KARACHI: Pakistan’s current account deficit in October widened sharply from the previous year, due to rising imports, data from the State Bank of Pakistan showed on Friday.
The deficit widened to $ 1.66 billion in October, from a surplus of $ 448 million a year ago, when the coronavirus pandemic took a heavy toll on the economy and imports all but came to a halt . The current account deficit widened by 46% month-on-month in October. The country posted a current account deficit of $ 1.13 billion the previous month.
The reason for the deficit was a 73.3% increase in imports year-on-year to $ 6.034 billion in October. However, merchandise exports also rose 24 percent to $ 2.448 billion, and remittances rose 10 percent to $ 2.518 billion.
The month-over-month increase in the current account gap was driven by a drop in exports and remittances, while the rise in imports of services also led to an increase in the current account deficit . Exports fell 7.1% and remittances fell 5.7% month-on-month in October.
Analysts said high international commodity prices and strong domestic activity kept the current account deficit high.
The country recorded a current account deficit of $ 5.1 billion in the first four months of the current fiscal year, compared to a surplus of $ 1.313 billion in the same period of fiscal 2021. L increased imports are also putting pressure on the rupee, which had depreciated nearly 11% against the dollar so far during the year. The devaluation of the rupee is also fueling imported inflation. The high current account deficit has become a major concern for the government as it weakens the country’s foreign exchange reserves. Foreign exchange reserves held by the State Bank of Pakistan fell from $ 381 million to $ 16.945 billion as of November 12.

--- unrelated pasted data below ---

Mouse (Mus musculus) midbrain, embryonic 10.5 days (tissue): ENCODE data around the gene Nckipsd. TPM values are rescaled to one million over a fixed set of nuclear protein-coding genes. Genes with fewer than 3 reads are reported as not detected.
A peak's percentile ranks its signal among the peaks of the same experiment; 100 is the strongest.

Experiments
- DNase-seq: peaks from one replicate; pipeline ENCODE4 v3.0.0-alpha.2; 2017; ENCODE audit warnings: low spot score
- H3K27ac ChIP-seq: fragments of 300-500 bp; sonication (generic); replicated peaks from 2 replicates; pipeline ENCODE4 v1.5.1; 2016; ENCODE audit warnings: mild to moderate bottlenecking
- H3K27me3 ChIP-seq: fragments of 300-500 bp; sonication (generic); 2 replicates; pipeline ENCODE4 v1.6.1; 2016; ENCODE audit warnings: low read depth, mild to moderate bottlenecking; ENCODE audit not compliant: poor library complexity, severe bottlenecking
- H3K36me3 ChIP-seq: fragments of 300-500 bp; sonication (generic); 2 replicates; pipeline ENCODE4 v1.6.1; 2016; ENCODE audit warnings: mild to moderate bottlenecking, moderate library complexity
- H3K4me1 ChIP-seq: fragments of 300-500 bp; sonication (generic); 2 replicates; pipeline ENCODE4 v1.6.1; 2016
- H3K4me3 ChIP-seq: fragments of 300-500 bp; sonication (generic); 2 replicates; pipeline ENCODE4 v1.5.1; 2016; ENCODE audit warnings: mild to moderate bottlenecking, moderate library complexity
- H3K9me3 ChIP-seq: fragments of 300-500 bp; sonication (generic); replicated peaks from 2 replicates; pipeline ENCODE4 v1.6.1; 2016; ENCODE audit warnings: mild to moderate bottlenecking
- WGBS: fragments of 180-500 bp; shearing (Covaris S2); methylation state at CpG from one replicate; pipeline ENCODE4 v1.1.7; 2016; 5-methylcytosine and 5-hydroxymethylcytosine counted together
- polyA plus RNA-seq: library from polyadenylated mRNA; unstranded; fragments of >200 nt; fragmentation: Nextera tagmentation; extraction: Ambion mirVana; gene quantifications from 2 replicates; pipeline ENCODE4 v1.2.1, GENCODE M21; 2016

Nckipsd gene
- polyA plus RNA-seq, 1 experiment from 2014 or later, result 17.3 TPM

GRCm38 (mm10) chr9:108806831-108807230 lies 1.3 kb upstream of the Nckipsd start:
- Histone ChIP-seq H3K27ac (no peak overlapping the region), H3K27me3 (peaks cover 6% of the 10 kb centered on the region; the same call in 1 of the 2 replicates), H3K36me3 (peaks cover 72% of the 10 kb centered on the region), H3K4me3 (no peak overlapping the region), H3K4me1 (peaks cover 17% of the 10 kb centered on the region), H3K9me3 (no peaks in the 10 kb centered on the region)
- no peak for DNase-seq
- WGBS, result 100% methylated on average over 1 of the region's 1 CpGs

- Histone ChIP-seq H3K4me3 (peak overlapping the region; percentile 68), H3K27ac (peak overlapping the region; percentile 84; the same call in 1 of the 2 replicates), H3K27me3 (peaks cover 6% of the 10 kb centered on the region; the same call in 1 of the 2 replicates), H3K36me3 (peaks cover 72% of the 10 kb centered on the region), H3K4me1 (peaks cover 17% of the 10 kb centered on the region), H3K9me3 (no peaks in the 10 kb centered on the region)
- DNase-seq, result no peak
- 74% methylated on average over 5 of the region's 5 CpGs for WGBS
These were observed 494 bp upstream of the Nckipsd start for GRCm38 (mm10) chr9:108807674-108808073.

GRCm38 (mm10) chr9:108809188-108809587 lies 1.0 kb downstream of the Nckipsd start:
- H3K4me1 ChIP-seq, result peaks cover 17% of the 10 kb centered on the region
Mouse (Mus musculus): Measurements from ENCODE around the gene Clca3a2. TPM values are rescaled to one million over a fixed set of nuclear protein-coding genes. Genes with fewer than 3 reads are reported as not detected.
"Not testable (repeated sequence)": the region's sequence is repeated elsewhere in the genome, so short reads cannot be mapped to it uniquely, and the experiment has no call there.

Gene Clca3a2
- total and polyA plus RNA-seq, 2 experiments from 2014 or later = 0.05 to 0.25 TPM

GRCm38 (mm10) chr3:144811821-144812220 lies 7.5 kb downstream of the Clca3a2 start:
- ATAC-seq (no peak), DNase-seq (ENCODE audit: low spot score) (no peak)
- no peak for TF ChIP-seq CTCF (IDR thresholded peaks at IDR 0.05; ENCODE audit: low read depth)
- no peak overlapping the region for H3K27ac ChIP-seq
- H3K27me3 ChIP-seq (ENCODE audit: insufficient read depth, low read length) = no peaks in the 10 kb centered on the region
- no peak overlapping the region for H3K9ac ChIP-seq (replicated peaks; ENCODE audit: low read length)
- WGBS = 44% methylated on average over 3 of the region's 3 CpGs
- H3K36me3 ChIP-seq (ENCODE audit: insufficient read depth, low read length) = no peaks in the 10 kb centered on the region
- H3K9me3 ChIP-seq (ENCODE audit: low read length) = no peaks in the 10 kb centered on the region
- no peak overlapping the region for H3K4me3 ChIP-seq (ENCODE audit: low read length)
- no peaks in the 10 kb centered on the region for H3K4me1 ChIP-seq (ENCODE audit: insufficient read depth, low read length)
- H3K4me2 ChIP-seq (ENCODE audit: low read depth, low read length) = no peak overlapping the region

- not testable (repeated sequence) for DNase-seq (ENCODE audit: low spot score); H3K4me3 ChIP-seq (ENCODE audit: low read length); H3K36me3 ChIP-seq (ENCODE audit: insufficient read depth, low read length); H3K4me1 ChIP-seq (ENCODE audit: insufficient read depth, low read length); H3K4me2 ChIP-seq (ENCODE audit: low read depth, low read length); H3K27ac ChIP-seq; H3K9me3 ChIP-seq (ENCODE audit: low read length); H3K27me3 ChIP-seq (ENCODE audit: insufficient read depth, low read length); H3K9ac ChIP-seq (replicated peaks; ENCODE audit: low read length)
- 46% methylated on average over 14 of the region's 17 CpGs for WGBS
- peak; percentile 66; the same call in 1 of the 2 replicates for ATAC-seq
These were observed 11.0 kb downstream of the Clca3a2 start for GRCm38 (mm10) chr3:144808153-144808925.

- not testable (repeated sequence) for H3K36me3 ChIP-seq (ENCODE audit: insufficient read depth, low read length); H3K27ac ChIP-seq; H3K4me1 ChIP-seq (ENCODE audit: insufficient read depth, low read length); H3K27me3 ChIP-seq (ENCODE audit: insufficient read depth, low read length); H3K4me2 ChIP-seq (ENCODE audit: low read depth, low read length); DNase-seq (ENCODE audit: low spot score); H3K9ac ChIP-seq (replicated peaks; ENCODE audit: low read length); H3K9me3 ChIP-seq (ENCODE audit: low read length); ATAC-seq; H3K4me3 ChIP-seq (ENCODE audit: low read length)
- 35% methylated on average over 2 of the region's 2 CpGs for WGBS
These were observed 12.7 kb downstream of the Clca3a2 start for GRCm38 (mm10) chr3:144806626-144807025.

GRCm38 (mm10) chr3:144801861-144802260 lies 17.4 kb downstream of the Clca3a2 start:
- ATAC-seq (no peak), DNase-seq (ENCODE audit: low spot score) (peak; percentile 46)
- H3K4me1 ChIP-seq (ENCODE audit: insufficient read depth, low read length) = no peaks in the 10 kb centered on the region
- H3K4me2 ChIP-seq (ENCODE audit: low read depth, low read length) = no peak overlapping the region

Analysts expect the current account gap to widen to $ 11-13 billion and the total financing requirement to be $ 24 billion in the current fiscal year and “an accounting balancing would depend largely on the relaunch of the IMF program that would unlock other multinational flows, Eurobond issues, debt refinancing and international commercial bank loans “.
The SBP, in its latest monetary policy statement, expects the current account deficit for fiscal year 2022 to slightly exceed the previous forecast of 2-3% of GDP. The SBP recently took steps to reduce aggregate demand, which would help control imports and the current account deficit.
The central bank has increased the requirement for liquidity reserves maintained for a period of two weeks by regular banks from 5% to 6% and the minimum CRR to be maintained each day from 3% to 4%. It also took steps to curb unwanted currency outflows, imposed a 100 percent cash margin requirement on the import of certain products, and strict auto finance regulations. In a new move, the SBP raised interest rates to 8.75% from 7.25% amid heightened concerns about inflation as well as the balance of payments.